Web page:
Very nicely written, Michelle, although this doesn’t seem as much to be a “rebuttal” as “further information”. A few small corrections…
* HB1571 was never put to a vote before the Senate Health, Education, and Human Services Committee.
* ANY NH home education organization can nominate a candidate to fill one of the 6 seats reserved for such nominations. Historically it has been the NHHC, CHENH and CUHE who have made the effort to ensure that those seats are filled. To my knowledge, no other organization has ever made a nomination.
* Mike Compitello, who was nominated by CHENH, served as council chair for the 2012-2013 year.
David Brooks, the author of the article, was/is the science reporter for the Nashua Telegraph. He has a blog on their website “Granite Geek”. He often comments on published statistics, in order to provide insight. That might explain why, out of a 45-minute discussion about homeschooling with Amy Gall, his article focused on the ways in which statistics can be misleading. If I had to guess, I would say his interest in homeschooling statistics was piqued by this recent National Center for Education Statistics report, published in September 2013:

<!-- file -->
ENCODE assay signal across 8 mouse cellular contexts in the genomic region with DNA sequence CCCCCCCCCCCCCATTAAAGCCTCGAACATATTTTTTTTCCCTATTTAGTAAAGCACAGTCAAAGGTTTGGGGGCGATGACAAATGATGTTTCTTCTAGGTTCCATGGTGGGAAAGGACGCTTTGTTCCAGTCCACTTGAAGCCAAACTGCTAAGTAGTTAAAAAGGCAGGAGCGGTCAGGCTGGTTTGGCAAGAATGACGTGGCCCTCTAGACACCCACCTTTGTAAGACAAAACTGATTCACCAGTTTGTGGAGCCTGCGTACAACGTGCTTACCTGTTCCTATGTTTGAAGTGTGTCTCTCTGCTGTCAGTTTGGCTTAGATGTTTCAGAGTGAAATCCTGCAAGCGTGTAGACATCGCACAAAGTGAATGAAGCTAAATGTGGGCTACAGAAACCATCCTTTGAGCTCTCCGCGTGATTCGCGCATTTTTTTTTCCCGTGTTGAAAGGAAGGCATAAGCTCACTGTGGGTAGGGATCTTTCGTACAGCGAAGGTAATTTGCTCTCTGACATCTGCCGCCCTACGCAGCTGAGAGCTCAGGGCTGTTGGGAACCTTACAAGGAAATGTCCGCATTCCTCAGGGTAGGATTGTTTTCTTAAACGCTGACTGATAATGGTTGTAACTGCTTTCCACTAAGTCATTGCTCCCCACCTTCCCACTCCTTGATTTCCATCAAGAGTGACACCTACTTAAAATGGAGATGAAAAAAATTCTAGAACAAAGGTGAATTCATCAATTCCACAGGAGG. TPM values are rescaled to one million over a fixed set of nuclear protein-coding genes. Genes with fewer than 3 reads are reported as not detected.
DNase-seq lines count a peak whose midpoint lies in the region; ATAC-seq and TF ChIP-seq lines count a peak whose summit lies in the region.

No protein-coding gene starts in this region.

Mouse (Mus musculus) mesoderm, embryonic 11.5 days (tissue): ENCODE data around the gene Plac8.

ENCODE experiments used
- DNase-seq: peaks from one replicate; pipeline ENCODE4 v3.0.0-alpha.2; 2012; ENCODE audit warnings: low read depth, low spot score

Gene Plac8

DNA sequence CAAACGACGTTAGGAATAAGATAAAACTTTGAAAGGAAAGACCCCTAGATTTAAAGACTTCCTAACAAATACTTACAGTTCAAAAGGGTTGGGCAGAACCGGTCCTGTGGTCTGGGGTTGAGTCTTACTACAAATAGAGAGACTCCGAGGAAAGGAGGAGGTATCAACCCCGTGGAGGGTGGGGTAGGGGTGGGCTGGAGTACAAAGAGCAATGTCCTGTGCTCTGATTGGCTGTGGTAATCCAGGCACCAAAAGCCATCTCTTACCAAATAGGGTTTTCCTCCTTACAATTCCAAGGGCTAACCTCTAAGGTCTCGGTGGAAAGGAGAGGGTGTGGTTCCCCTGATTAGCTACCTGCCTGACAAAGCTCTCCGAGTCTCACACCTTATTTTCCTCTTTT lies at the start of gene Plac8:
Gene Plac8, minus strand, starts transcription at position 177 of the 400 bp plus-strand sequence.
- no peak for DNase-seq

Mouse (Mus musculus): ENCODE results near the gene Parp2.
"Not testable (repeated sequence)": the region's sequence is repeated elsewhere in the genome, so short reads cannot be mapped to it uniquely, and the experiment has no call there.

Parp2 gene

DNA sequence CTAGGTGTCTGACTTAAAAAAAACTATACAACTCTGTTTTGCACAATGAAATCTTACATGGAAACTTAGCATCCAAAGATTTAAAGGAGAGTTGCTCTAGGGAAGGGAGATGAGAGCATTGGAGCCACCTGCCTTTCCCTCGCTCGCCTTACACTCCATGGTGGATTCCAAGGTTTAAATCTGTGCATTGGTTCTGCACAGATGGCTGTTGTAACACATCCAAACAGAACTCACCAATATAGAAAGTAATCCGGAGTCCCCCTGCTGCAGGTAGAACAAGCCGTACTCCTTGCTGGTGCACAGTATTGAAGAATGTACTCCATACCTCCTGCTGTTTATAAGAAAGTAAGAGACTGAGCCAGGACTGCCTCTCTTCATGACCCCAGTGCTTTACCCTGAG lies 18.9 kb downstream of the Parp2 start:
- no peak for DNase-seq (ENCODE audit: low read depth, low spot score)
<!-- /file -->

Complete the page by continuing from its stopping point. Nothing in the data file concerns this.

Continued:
and he finally got around to following up on it.
There was a time when the Department of Education acted as Participating Agency for over 200 home education programs. During that time, the DOE’s Program Assistant, Angie LeBel, would often have to contact parents to remind them of their obligation to provide the DOE with information required under the law. She would do it as politely and tactfully as possible, and eventually made it a part of her annual routine to mail out a reminder letter to all parents who reported to the DOE, which was often greatly appreciated by busy parents who were juggling many responsibilities. This was quickly adopted by other PAs, including principals of private schools, who struggled with the same issue. So there is ample reason to believe that there are parents who terminate or transfer their home education programs in New Hampshire who do not submit the required notice of termination or transfer. Not that there’s any great harm when they fail to do so, but it does contribute to inaccuracies in the enrollment figures submitted by PAs and compiled by the DOE. So, too, does the refusal of some parents to submit the required letter of intent. Perhaps the two inaccuracies balance each other out.